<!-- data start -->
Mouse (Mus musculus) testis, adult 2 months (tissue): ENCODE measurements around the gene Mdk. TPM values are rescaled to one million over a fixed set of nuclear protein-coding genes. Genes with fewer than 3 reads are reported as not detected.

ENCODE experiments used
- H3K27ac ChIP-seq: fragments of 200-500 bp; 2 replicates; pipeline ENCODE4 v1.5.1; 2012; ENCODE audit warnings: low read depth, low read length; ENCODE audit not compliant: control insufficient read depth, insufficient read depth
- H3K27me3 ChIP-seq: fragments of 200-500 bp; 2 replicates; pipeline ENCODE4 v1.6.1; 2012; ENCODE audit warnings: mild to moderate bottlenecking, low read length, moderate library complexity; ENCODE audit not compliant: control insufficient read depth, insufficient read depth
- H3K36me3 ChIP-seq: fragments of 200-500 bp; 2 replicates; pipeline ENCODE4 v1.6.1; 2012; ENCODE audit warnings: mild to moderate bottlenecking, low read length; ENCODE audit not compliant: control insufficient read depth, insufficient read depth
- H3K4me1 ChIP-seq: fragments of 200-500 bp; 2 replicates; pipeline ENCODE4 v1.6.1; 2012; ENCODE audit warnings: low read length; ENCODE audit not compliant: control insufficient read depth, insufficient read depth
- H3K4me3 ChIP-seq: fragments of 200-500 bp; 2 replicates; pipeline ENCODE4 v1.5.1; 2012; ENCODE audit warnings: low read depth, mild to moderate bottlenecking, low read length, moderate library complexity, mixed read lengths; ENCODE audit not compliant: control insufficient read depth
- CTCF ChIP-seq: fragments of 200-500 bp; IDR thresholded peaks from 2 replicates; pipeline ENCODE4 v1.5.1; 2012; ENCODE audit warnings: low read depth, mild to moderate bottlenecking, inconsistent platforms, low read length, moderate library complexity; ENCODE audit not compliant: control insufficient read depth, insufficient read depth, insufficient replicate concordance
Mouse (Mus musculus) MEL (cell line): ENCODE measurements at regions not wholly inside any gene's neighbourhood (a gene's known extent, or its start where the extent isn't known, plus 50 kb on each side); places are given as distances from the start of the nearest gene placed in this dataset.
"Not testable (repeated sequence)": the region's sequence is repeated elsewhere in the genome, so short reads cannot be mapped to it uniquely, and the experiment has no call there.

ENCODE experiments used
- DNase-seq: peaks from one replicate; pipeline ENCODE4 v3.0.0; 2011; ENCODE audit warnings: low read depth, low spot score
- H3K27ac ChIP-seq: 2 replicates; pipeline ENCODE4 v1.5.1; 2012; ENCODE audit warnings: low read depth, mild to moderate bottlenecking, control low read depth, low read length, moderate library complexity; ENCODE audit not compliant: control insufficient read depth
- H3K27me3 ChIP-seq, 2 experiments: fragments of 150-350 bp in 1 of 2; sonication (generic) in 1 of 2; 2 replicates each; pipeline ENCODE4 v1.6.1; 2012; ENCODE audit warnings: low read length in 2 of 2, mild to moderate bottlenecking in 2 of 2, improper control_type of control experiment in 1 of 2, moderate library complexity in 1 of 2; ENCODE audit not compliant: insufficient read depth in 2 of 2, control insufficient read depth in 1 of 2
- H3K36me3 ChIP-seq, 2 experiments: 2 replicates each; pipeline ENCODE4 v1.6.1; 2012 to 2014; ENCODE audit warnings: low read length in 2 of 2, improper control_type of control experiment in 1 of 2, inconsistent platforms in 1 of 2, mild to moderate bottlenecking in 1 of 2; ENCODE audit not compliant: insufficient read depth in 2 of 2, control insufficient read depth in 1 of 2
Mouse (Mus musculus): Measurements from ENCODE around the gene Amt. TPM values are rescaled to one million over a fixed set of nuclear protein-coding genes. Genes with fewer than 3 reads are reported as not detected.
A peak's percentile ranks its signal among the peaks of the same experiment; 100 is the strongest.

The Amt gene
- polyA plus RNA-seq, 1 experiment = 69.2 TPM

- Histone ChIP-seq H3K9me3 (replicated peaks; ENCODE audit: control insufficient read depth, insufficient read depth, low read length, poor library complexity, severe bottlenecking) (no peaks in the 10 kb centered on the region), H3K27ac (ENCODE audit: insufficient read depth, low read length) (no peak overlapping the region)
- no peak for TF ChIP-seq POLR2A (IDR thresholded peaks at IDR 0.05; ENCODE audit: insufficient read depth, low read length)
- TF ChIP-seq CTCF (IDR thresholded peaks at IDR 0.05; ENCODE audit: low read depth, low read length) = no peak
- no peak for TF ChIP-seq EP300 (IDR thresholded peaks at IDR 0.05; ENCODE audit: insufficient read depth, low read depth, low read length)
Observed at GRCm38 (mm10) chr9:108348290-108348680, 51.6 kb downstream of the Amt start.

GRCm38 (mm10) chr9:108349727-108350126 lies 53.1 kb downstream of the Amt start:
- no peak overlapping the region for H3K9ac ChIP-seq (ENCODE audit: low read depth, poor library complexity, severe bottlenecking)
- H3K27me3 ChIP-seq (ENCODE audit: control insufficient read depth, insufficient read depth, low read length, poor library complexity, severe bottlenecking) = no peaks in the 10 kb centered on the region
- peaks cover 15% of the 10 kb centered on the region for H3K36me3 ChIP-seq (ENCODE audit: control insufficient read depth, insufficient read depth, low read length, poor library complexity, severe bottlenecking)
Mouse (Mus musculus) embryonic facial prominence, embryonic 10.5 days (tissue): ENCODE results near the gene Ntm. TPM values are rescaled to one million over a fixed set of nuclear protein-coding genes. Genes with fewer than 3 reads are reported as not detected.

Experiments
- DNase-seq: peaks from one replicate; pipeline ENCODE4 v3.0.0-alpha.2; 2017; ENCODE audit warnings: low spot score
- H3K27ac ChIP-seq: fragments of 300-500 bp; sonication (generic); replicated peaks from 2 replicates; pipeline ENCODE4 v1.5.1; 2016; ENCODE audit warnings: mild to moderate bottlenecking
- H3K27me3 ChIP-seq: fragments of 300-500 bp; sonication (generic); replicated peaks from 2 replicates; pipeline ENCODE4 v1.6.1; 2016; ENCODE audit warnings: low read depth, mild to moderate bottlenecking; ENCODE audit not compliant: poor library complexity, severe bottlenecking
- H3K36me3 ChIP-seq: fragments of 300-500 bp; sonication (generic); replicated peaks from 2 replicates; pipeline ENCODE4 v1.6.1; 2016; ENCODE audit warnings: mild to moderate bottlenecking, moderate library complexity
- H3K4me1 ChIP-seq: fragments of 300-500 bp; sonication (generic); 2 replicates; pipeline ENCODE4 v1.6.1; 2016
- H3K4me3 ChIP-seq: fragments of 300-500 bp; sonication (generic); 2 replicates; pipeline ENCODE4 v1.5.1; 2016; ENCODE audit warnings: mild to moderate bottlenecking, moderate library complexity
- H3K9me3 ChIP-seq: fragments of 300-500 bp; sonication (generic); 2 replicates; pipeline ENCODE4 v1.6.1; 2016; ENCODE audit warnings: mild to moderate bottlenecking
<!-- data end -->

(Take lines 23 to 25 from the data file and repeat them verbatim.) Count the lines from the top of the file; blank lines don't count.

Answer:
- no peak for TF ChIP-seq EP300 (IDR thresholded peaks at IDR 0.05; ENCODE audit: insufficient read depth, low read depth, low read length)
Observed at GRCm38 (mm10) chr9:108348290-108348680, 51.6 kb downstream of the Amt start.

GRCm38 (mm10) chr9:108349727-108350126 lies 53.1 kb downstream of the Amt start: